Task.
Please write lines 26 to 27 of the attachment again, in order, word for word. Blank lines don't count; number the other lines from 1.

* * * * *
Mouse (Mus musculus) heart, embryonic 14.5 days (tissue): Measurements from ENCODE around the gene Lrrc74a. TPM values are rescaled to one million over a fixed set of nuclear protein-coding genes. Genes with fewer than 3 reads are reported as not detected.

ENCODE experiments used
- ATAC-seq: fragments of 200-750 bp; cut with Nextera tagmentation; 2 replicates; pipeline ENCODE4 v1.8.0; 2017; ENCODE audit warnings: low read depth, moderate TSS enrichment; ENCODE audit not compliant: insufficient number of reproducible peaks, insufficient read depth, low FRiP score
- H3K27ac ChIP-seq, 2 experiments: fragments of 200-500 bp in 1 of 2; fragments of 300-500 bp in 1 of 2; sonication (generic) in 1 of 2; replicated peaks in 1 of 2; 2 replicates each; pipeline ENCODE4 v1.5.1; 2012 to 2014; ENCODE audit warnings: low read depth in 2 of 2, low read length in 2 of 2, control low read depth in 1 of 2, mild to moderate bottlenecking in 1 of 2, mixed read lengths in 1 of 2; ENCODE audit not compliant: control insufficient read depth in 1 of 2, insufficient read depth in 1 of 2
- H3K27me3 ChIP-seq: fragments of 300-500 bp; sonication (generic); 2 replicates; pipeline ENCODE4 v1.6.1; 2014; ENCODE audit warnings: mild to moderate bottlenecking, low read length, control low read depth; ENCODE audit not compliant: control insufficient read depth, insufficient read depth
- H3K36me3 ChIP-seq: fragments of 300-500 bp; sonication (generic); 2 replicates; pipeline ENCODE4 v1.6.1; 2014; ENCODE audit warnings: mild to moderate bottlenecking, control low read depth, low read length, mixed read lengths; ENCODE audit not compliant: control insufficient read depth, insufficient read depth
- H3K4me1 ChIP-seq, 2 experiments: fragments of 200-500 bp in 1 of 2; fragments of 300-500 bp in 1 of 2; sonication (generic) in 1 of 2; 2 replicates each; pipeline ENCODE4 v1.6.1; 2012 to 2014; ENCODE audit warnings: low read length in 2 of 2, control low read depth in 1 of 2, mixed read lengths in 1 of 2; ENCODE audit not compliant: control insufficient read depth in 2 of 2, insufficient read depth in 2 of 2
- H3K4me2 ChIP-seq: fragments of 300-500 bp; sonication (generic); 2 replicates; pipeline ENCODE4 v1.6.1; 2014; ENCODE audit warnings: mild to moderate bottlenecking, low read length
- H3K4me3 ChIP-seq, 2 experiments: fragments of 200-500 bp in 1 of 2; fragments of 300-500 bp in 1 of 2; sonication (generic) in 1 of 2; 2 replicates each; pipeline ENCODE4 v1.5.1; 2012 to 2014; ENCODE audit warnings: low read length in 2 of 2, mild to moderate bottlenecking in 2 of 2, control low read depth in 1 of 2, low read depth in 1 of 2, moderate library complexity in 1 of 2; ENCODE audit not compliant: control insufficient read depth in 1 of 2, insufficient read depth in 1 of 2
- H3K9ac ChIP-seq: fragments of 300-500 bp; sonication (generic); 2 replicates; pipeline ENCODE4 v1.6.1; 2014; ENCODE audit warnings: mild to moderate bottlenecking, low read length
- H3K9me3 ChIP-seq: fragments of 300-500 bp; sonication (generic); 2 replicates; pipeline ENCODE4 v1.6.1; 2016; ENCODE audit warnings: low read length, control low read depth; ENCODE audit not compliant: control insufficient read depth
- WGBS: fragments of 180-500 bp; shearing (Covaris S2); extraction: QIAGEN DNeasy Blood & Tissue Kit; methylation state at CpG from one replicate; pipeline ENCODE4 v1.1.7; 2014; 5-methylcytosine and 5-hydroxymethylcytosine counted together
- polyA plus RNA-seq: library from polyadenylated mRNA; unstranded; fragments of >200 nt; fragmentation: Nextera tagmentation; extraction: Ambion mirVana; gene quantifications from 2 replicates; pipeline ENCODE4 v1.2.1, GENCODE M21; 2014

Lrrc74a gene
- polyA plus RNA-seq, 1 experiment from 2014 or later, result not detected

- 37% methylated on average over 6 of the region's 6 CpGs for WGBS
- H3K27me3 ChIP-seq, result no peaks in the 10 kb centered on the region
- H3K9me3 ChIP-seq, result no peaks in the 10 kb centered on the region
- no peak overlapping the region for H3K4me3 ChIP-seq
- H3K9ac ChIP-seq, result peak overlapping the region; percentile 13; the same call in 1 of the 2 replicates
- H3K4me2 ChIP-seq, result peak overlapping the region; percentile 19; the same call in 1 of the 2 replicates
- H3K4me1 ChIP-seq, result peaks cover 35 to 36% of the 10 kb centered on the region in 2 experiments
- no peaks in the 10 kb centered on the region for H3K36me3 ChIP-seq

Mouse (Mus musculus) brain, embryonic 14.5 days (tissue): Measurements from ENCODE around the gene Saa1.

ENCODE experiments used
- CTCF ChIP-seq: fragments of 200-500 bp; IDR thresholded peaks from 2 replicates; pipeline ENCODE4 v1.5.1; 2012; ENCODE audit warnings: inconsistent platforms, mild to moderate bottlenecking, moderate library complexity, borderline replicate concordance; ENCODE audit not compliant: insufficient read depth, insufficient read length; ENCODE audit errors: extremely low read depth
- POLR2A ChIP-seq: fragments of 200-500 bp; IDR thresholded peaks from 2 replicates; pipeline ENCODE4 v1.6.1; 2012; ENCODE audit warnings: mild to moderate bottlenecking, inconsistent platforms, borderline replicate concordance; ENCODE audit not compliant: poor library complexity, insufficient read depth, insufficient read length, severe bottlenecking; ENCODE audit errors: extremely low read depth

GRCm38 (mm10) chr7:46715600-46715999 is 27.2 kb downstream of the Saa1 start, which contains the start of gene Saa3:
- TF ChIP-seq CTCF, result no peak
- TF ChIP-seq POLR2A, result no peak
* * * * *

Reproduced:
- CTCF ChIP-seq: fragments of 200-500 bp; IDR thresholded peaks from 2 replicates; pipeline ENCODE4 v1.5.1; 2012; ENCODE audit warnings: inconsistent platforms, mild to moderate bottlenecking, moderate library complexity, borderline replicate concordance; ENCODE audit not compliant: insufficient read depth, insufficient read length; ENCODE audit errors: extremely low read depth
- POLR2A ChIP-seq: fragments of 200-500 bp; IDR thresholded peaks from 2 replicates; pipeline ENCODE4 v1.6.1; 2012; ENCODE audit warnings: mild to moderate bottlenecking, inconsistent platforms, borderline replicate concordance; ENCODE audit not compliant: poor library complexity, insufficient read depth, insufficient read length, severe bottlenecking; ENCODE audit errors: extremely low read depth